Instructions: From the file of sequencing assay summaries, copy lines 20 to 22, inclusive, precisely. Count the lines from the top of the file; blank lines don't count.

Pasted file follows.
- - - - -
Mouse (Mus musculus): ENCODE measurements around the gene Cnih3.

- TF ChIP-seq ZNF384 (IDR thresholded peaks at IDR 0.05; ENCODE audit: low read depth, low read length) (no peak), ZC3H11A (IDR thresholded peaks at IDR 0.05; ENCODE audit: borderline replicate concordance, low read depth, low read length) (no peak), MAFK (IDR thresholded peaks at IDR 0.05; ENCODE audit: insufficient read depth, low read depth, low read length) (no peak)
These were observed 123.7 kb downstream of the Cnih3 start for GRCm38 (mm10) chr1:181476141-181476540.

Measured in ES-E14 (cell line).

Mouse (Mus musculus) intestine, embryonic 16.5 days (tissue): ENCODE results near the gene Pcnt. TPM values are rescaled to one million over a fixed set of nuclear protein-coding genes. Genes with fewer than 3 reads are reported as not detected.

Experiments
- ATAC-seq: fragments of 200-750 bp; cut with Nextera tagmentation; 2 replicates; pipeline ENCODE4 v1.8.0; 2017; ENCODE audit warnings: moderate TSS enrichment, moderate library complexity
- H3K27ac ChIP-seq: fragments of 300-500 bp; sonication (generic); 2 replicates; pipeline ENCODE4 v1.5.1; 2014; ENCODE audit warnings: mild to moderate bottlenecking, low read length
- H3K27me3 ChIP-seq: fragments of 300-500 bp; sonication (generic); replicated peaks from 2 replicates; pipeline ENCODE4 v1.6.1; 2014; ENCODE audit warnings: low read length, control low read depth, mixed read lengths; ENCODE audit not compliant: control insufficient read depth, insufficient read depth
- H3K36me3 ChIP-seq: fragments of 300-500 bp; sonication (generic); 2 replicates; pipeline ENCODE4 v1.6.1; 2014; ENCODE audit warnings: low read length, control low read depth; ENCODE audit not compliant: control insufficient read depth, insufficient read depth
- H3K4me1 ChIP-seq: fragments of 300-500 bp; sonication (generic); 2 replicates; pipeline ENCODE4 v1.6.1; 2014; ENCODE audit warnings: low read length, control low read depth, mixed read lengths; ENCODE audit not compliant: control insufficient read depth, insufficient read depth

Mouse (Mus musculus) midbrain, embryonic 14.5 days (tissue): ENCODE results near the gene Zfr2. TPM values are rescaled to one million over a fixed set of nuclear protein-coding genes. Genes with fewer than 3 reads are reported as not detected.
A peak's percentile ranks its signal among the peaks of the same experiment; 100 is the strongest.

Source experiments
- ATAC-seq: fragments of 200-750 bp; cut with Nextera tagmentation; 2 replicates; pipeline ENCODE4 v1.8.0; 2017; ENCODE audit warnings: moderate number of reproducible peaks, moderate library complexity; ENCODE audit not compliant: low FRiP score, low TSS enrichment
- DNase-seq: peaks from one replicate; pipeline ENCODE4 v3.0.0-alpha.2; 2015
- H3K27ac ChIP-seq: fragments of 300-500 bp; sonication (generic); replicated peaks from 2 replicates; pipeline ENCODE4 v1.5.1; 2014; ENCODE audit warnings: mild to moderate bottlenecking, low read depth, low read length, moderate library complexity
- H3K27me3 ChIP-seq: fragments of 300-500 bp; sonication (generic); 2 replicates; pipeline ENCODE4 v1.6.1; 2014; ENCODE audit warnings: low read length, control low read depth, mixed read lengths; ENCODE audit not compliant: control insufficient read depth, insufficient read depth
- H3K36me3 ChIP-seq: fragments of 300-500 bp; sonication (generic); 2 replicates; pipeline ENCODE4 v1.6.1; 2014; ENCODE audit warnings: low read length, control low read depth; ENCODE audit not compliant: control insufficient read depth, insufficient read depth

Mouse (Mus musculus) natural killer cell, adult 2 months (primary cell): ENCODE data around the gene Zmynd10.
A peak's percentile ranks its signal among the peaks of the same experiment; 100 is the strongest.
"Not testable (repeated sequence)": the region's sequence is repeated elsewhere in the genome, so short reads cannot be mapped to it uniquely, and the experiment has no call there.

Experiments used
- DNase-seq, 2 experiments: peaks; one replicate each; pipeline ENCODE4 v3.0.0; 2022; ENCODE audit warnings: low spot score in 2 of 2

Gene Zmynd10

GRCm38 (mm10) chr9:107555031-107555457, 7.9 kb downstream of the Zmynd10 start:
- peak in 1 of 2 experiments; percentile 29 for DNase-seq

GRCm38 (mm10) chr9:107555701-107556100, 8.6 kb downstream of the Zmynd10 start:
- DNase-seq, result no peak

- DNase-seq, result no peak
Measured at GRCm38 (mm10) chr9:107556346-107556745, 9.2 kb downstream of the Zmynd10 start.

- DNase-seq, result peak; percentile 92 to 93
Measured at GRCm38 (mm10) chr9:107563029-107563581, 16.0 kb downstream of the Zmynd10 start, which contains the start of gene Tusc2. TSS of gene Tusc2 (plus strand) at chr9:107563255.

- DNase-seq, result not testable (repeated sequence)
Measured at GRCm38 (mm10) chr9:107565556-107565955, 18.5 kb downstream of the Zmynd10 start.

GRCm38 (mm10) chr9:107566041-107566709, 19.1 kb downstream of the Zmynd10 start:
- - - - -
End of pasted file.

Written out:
Mouse (Mus musculus) natural killer cell, adult 2 months (primary cell): ENCODE data around the gene Zmynd10.
A peak's percentile ranks its signal among the peaks of the same experiment; 100 is the strongest.
"Not testable (repeated sequence)": the region's sequence is repeated elsewhere in the genome, so short reads cannot be mapped to it uniquely, and the experiment has no call there.